Richemont’s share price jumped by more than 900% on Wednesday, which might have caught many investors off-guard.
The company announced on 17 March 2023 that it would terminate its depositary receipt (DR) programme in South Africa.
A depositary receipt allows a company like Richemont to offer its Swiss shares on an offshore exchange like the JSE without registering a direct listing on that exchange.
A depositary receipt on the JSE, therefore, represents shares in an offshore exchange – in this case, the SIX Swiss Exchange.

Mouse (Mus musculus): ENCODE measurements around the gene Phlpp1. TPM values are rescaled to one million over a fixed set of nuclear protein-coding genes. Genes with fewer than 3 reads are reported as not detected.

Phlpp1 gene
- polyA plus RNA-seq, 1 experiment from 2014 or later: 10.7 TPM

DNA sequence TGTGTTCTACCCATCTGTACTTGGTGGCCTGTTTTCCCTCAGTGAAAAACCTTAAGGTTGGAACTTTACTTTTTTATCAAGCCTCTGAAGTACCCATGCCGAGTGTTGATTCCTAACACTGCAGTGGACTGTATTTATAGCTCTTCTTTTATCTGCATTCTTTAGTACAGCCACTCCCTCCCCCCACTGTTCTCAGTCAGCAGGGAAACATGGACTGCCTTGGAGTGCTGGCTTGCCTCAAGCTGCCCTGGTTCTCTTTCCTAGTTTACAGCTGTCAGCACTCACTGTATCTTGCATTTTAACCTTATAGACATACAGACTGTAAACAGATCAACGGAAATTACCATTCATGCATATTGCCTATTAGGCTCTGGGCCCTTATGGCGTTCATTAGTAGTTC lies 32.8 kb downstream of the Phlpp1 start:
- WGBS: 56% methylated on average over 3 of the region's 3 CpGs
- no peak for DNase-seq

By using depositary receipts, local investors can hold international shares like Richemont without transacting in the offshore exchange.
The actual shares would be held by a bank which then offers the DRs based on the number of shares held. These DRs can then be sold on the JSE.
Richemont terminated its depositary receipts on the JSE and replaced them by listing A-class shares locally as a secondary listing. The primary listing remains the SIX Swiss Exchange.
As part of the change, Richemont depositary receipt holders were able to exchange 10 DRs for 1 Richemont class A share on the JSE.
This caused the share base to shrink nine times, which is reflected in the 900% increase in the Richemont share price on the JSE.
Simply put, the share base was shrunk so that one share represents a larger portion of the company.
Richemont share price on the JSE
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